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Re: [Fwd: I-D ACTION:draft-dusseault-http-patch-09.txt]

From: Travis Snoozy <ai2097@users.sourceforge.net>
Date: Sun, 9 Sep 2007 05:37:49 -0700
To: Jamie Lokier <jamie@shareable.org>
Cc: Adrien de Croy <adrien@qbik.com>, Yaron Goland <yarong@microsoft.com>, Julian Reschke <julian.reschke@gmx.de>, Henrik Nordstrom <henrik@henriknordstrom.net>, James M Snell <jasnell@gmail.com>, HTTP Working Group <ietf-http-wg@w3.org>
Message-ID: <20070909053749.353304c6@localhost>

On Sun, 9 Sep 2007 12:55:44 +0100, Jamie Lokier <jamie@shareable.org>

> In my experience version control software uses first-in-wins and
> everyone else has to resync and fix conflicts locally before they can
> submit their changes to a shared server.  CVS and SVN work this way,
> for example.  What VC software are you thinking of?

Preventing unsynchronized checkins is a defining part of source control
systems -- it's one of the primary reasons we have them. Allowing Bob
to check in V3 of a file that fixes bug 42, overtop Alice's V2 checkin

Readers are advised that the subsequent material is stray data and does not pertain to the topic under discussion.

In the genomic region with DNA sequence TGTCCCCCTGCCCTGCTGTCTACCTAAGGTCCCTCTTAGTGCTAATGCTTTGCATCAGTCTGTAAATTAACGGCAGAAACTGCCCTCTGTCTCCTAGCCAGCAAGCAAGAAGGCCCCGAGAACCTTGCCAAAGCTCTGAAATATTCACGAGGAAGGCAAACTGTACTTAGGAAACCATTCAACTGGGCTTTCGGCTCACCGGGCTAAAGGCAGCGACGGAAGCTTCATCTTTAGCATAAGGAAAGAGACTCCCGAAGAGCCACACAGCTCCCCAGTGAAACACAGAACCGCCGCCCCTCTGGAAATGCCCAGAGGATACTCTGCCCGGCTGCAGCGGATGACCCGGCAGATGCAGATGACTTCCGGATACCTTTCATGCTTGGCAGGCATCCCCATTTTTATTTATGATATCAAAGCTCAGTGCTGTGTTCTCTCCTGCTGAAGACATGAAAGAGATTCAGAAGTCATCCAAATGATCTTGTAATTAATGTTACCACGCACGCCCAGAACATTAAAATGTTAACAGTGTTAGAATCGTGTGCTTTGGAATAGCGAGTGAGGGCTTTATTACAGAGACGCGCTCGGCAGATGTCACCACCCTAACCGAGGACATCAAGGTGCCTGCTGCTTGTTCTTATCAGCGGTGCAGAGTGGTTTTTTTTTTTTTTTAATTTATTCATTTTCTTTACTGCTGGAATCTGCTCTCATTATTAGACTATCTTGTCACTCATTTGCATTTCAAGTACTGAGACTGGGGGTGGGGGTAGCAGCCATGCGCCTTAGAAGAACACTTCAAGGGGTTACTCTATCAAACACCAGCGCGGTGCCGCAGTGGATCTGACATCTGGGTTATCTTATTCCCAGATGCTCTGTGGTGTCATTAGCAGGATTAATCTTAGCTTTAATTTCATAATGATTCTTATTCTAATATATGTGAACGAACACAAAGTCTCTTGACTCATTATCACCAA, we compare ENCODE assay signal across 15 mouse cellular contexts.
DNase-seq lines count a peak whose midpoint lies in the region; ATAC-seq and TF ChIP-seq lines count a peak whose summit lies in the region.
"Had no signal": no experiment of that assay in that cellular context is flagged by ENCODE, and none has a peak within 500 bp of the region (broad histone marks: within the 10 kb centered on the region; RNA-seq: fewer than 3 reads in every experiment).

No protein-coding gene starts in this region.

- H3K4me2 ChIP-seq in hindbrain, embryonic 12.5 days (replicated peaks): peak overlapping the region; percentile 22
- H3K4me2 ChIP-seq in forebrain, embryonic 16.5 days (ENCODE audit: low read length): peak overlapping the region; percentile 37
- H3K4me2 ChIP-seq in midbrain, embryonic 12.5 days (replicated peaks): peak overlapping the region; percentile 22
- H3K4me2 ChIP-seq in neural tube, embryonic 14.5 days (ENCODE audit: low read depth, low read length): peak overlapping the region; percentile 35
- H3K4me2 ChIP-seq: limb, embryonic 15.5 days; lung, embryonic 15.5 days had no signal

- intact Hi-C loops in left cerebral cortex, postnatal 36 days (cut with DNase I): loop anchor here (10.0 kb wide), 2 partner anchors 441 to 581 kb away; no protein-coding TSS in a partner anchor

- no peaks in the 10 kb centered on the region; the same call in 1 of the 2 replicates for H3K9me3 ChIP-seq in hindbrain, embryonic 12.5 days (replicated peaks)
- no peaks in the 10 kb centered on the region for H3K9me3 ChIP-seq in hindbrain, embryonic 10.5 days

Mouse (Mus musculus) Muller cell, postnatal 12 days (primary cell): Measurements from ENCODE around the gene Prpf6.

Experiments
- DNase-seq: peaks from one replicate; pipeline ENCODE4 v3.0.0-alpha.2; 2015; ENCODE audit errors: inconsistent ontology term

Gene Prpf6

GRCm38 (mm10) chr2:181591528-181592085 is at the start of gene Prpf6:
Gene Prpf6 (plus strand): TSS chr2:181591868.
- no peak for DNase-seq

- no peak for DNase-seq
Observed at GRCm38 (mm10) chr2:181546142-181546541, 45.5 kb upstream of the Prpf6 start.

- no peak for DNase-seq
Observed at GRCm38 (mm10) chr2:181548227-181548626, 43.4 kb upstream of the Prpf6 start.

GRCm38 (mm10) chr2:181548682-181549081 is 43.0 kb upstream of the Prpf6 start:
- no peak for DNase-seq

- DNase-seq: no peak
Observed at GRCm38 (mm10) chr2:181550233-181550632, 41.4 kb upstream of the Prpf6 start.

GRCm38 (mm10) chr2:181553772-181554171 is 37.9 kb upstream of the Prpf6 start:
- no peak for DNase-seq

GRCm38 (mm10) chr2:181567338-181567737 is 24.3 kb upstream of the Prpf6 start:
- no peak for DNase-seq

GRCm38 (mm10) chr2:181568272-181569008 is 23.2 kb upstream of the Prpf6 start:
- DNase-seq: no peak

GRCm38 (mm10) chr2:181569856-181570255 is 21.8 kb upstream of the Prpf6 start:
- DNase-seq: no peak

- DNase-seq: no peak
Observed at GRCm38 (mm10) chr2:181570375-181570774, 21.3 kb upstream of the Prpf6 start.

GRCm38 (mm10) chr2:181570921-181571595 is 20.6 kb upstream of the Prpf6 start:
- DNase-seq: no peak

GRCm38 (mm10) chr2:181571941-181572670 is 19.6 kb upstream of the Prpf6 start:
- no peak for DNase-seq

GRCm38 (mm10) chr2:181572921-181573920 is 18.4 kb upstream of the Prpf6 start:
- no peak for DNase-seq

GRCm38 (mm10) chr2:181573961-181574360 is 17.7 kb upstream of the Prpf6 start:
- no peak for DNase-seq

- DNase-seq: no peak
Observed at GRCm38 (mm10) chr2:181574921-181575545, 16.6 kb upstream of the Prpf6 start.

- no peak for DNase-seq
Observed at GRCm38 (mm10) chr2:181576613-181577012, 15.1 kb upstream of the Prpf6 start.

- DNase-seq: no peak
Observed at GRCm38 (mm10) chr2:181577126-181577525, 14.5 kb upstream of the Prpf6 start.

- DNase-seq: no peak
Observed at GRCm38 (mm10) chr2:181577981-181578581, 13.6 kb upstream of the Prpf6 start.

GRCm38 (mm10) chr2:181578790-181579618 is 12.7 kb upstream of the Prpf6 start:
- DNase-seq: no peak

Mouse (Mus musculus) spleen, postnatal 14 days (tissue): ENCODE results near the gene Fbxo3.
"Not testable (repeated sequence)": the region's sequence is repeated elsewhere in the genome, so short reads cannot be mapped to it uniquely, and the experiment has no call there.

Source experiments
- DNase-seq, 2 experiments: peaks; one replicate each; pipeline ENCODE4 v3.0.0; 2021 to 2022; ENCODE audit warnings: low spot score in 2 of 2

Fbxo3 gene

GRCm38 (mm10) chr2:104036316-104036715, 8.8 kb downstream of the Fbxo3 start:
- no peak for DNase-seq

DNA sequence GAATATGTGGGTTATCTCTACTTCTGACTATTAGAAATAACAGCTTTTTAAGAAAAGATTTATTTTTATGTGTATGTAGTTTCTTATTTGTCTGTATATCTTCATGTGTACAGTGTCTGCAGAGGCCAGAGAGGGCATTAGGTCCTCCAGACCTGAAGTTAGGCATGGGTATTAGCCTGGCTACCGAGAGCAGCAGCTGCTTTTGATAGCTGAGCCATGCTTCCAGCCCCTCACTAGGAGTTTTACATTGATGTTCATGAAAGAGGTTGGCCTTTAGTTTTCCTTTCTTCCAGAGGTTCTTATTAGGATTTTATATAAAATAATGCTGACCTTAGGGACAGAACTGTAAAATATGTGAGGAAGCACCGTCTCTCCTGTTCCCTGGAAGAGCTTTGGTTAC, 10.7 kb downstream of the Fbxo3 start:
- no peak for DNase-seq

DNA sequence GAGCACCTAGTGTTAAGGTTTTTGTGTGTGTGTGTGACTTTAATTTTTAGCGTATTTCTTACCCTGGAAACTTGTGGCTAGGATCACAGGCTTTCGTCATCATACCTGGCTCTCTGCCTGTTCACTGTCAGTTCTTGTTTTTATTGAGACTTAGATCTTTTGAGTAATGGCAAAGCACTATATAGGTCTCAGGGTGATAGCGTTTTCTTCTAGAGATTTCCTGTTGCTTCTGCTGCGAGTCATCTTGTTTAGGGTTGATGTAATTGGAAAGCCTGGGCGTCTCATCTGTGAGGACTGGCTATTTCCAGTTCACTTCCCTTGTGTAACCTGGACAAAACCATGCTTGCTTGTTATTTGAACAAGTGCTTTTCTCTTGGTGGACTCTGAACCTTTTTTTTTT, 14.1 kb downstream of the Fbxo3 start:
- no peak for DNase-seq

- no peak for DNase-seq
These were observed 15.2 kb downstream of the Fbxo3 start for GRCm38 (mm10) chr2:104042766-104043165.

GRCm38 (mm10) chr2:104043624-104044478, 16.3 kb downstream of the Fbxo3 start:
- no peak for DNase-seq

that fixed bug 7 (where they both made their changes starting from V1),
would cause mass confusion, potential loss of work (if the lack of a
merge goes unnoticed) and extra time and energy spent trying to get
everything merged later on (after possibly more changes came in). Bob
must make sure that his changes apply to the repository's HEAD before
he has any business trying to commit those changes, and the system
enforces this.

That said, a "check out, modify, check in" approach may be more
user-friendly than a "sync, merge, check in" approach -- the former
results in access-denied (can't get the lock), so it limits the rate at
which changes can come in, but the latter has the chance to cause
headache-inducing merge conflicts, which even developers hate having to
deal with.

Received on Sunday, 9 September 2007 12:37:59 UTC

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